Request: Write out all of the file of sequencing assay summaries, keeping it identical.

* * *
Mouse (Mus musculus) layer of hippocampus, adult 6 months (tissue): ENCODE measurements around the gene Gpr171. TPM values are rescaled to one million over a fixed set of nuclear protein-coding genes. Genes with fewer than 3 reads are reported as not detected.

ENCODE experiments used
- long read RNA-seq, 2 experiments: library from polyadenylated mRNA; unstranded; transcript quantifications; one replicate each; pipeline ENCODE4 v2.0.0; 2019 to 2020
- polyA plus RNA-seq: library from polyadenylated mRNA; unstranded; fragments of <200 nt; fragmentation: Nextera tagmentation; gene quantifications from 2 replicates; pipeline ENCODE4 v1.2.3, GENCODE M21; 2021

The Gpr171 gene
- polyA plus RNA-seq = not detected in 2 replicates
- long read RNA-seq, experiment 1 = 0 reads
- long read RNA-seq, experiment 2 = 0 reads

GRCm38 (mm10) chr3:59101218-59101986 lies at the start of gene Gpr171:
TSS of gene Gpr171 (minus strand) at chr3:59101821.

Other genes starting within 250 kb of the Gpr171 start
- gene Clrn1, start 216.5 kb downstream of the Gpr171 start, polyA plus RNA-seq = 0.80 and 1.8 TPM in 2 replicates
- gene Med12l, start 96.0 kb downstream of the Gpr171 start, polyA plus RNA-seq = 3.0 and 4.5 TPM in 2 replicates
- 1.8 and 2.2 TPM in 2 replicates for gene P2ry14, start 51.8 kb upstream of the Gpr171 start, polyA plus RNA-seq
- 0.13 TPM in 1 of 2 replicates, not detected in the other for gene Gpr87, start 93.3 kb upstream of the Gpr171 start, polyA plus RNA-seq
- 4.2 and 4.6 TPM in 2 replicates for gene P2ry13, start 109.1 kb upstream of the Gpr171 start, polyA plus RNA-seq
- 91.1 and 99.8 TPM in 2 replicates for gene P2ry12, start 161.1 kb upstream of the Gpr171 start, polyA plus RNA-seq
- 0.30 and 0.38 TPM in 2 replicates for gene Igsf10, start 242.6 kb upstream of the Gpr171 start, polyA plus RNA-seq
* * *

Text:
Mouse (Mus musculus) layer of hippocampus, adult 6 months (tissue): ENCODE measurements around the gene Gpr171. TPM values are rescaled to one million over a fixed set of nuclear protein-coding genes. Genes with fewer than 3 reads are reported as not detected.

ENCODE experiments used
- long read RNA-seq, 2 experiments: library from polyadenylated mRNA; unstranded; transcript quantifications; one replicate each; pipeline ENCODE4 v2.0.0; 2019 to 2020
- polyA plus RNA-seq: library from polyadenylated mRNA; unstranded; fragments of <200 nt; fragmentation: Nextera tagmentation; gene quantifications from 2 replicates; pipeline ENCODE4 v1.2.3, GENCODE M21; 2021

The Gpr171 gene
- polyA plus RNA-seq = not detected in 2 replicates
- long read RNA-seq, experiment 1 = 0 reads
- long read RNA-seq, experiment 2 = 0 reads

GRCm38 (mm10) chr3:59101218-59101986 lies at the start of gene Gpr171:
TSS of gene Gpr171 (minus strand) at chr3:59101821.

Other genes starting within 250 kb of the Gpr171 start
- gene Clrn1, start 216.5 kb downstream of the Gpr171 start, polyA plus RNA-seq = 0.80 and 1.8 TPM in 2 replicates
- gene Med12l, start 96.0 kb downstream of the Gpr171 start, polyA plus RNA-seq = 3.0 and 4.5 TPM in 2 replicates
- 1.8 and 2.2 TPM in 2 replicates for gene P2ry14, start 51.8 kb upstream of the Gpr171 start, polyA plus RNA-seq
- 0.13 TPM in 1 of 2 replicates, not detected in the other for gene Gpr87, start 93.3 kb upstream of the Gpr171 start, polyA plus RNA-seq
- 4.2 and 4.6 TPM in 2 replicates for gene P2ry13, start 109.1 kb upstream of the Gpr171 start, polyA plus RNA-seq
- 91.1 and 99.8 TPM in 2 replicates for gene P2ry12, start 161.1 kb upstream of the Gpr171 start, polyA plus RNA-seq
- 0.30 and 0.38 TPM in 2 replicates for gene Igsf10, start 242.6 kb upstream of the Gpr171 start, polyA plus RNA-seq